Richard Price interviews knitwear designer Liria Pristine
RP: Where did you study, and why did you choose to study there?
LP: I studied at Central Saint Martins. I wanted to study in London and heard the name of the college in the Pulp song, Common People! Then I met a boy who studied textile design there, started to look into it and then realised its prestige.
RP: What made you decide to work in knitwear?
LP: I was actually applying to Art Colleges to study Costume. I hadn't made it to its Open Day, and assumed CSM's Theatre course had a Costume specialisation. It did, but only in final year so I asked them to consider me for the Fashion course, and they told me I definitely belonged to Knitwear. The thing that attracts me to Costume and Fashion usually has something to do with the textile, the colour, the material, the contrast, or texture. I also received an acceptance for Costume at LCF, [London College of Fashion] but got completely absorbed with knitwear from that day on since it gave me hands on control of my fabrics.
RP: What's your favorite piece you've made? And what inspired it?
LP: My Sea Lady Piece. It was made for an installation for the windows of Hoxton Boutique. It was inspired by Ray Caesar, his work is both breathtaking and mesmerising.
RP: Do you think it is important to preserve knitwear as a craft for future generations?
LP: Definitely. I think all crafts should be preserved, so many different cultures look at crafts in so many various ways. Craft goes together with Art, we need both.
RP: If you didn't do knitwear, what other part of fashion would you work in Or what other career or calling?
LP: I suppose I would have been working with Costume.
RP: How much of your own feelings and personality do you feel come into your work?
LP: 100% - it wouldn't be my work if it was any less.
RP: When you design your work do you think about how knitwear limits it? Or do you design first then find ways to use knitwear in a new way to achieve your aims?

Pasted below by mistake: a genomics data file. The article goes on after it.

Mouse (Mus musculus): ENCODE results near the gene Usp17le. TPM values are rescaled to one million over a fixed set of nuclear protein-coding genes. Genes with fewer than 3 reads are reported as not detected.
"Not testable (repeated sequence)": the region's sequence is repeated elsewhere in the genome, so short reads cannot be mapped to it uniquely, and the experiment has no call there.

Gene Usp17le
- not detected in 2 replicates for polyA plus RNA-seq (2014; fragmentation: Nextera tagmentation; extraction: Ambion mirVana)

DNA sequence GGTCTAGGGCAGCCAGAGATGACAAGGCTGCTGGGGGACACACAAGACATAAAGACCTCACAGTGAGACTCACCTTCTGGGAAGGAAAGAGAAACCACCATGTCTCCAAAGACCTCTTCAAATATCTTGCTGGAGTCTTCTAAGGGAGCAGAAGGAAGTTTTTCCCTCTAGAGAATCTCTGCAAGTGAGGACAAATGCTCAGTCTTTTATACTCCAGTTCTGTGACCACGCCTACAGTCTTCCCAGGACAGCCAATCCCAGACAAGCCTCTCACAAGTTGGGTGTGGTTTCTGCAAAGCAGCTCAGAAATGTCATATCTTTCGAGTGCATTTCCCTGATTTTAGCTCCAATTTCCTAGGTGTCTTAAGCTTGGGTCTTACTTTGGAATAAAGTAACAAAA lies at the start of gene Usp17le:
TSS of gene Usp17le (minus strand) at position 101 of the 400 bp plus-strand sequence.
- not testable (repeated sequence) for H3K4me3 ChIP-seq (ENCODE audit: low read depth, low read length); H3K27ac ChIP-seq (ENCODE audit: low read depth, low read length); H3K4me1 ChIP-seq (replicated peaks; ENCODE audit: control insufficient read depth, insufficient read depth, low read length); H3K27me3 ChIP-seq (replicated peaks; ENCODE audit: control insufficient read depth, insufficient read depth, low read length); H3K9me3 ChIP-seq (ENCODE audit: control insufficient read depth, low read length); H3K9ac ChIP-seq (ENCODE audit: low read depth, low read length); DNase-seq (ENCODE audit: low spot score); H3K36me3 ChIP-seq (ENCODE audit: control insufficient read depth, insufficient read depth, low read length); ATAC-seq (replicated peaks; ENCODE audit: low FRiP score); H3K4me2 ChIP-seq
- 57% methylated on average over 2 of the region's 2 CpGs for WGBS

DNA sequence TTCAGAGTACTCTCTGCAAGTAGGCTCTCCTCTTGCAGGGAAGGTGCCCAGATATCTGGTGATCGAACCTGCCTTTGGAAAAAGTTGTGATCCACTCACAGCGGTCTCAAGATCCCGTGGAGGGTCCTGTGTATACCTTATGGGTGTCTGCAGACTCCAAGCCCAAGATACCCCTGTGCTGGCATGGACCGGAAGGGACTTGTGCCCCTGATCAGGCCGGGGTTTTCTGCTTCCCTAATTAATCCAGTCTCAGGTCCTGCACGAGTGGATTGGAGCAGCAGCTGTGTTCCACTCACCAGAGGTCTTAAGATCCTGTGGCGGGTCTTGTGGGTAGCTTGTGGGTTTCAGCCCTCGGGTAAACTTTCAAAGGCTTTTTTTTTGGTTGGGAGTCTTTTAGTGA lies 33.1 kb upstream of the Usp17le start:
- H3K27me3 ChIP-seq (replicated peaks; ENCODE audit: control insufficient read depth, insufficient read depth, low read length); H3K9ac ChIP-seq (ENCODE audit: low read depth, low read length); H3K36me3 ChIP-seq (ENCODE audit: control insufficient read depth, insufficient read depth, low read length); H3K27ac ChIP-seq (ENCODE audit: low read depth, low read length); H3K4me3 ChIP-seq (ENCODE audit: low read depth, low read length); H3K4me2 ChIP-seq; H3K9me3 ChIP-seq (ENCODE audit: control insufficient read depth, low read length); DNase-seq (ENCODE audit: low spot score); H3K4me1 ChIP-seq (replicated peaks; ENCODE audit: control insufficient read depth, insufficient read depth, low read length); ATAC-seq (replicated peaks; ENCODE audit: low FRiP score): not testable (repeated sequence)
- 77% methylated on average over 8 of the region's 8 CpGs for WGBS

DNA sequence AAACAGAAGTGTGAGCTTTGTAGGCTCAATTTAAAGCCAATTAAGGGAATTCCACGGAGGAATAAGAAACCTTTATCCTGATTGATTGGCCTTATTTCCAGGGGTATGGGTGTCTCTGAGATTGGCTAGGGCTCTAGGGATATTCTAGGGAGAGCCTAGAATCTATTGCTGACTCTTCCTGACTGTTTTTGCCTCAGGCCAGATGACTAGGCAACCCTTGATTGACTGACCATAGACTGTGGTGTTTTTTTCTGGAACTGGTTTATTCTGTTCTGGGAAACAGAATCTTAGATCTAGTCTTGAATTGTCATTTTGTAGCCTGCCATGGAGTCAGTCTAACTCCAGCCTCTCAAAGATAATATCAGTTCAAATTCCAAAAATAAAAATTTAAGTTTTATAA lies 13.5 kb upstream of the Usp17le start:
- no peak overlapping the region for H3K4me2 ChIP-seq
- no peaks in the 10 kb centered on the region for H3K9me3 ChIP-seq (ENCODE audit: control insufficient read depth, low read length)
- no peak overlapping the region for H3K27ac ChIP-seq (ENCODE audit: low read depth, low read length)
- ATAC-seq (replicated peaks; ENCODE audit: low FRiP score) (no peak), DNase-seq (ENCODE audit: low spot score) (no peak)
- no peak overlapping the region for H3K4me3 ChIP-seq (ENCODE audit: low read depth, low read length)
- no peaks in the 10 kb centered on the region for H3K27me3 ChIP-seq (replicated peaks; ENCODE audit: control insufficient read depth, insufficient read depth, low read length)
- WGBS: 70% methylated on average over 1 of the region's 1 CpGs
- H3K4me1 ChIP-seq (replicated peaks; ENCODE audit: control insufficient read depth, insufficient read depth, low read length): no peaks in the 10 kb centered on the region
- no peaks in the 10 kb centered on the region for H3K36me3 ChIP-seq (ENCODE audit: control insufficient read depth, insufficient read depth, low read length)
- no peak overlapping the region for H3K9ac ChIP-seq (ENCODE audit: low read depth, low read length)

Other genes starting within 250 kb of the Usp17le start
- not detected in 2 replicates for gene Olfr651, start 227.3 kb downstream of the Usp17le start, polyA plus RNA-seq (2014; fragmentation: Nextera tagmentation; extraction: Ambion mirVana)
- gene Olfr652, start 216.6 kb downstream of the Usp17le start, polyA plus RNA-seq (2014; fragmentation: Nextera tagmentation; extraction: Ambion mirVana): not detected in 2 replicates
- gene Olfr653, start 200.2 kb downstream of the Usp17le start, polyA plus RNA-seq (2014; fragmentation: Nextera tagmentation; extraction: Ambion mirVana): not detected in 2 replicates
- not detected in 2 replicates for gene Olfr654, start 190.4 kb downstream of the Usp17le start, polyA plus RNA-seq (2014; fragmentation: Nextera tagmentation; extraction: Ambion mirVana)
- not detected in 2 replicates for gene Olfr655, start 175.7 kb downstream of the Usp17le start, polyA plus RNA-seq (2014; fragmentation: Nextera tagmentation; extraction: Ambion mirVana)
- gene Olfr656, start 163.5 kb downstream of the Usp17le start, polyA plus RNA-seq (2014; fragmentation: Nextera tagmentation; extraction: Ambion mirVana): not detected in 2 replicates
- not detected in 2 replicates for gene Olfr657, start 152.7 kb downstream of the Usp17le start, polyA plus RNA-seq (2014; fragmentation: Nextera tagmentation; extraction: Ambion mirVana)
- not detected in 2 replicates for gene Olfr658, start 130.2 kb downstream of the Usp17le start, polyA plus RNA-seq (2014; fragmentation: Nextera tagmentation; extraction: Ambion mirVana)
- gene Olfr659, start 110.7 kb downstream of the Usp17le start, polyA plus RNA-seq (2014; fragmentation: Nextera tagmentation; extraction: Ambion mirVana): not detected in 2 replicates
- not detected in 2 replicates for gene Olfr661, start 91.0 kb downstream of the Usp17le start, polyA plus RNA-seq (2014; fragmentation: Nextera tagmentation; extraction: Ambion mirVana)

LP: Samples first, always - the textile is very important to me.
RP: Is there any particular artist, designer, or actor that you identify with in terms of your work?
LP: These days it's been OsGemeos, the graffiti twins; their use of colour, textile, pattern is just amazing, they should design a collection!
RP: What does fashion mean to you?
RP: Does this come across in your work, if so how?
LP: Yes, my work tends not to be very wearable!
RP: What methods of knitwear do you use, are you largely a hand knitter? Or a machine knitter? Why do you use the techniques you do?
LP: Machine, domestic Brother. I usually let the yarn dictate what technique I'm going to use. It all develops very organically from the yarn, its properties, which mix the best, etc etc.
RP: Which is better, knit, crochet, or machine knit?
LP: Oh, they all have their reasons to be better than the other. Visually I love crochet, but I machine knit, and I wear hand knit!
RP: Which of these best describes your work: fashion, art, craft, philosophy, performance (you can choose more than one).
LP: Art, craft, performance.
RP: Do you think that the contemporary knitwear designers working today are pushing the discipline, or do you think that more could, or should be done?
LP: I think they are doing just fine pushing knitwear into new ways and forms. More will be done in the future, but right now there are some good people working with knit.
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